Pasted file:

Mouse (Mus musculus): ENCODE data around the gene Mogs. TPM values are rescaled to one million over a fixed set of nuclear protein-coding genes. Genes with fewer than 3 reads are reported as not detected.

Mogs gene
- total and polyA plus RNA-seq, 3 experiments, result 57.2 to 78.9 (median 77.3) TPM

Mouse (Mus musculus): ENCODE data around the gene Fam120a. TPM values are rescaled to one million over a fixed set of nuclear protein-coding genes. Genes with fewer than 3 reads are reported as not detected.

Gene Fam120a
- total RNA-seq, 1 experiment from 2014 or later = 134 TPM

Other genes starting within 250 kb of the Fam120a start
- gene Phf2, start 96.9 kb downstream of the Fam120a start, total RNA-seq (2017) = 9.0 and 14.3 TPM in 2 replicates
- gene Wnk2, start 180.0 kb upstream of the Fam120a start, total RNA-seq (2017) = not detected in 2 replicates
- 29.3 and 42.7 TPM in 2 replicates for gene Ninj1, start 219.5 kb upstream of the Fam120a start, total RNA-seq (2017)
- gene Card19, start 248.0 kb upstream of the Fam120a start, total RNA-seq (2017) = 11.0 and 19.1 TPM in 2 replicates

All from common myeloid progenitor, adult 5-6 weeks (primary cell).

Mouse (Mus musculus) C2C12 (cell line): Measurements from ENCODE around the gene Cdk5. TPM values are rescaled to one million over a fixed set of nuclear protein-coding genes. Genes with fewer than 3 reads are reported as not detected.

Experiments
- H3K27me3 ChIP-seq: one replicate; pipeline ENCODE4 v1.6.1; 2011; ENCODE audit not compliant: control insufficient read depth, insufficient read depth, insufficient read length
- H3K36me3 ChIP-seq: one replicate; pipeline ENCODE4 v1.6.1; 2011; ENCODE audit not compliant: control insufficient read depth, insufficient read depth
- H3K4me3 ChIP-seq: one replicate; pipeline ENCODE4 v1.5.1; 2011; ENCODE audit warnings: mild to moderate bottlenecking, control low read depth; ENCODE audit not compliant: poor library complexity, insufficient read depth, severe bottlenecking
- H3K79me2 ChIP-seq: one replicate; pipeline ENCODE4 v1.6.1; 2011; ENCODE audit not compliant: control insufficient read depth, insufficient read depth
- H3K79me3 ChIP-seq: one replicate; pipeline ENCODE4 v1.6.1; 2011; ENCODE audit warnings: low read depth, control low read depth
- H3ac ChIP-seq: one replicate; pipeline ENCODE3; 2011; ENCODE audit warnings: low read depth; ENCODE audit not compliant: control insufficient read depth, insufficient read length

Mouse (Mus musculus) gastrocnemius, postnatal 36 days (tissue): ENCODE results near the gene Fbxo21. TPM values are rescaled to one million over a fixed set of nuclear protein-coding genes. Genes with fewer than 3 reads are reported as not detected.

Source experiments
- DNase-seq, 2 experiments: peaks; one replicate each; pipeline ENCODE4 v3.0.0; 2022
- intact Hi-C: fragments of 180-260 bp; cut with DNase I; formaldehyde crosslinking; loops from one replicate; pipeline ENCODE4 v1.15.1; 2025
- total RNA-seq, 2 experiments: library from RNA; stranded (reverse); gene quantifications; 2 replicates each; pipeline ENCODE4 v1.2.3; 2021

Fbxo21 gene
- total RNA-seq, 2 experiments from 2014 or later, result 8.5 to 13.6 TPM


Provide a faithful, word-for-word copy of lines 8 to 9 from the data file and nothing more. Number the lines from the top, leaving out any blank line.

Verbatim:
- gene Phf2, start 96.9 kb downstream of the Fam120a start, total RNA-seq (2017) = 9.0 and 14.3 TPM in 2 replicates
- gene Wnk2, start 180.0 kb upstream of the Fam120a start, total RNA-seq (2017) = not detected in 2 replicates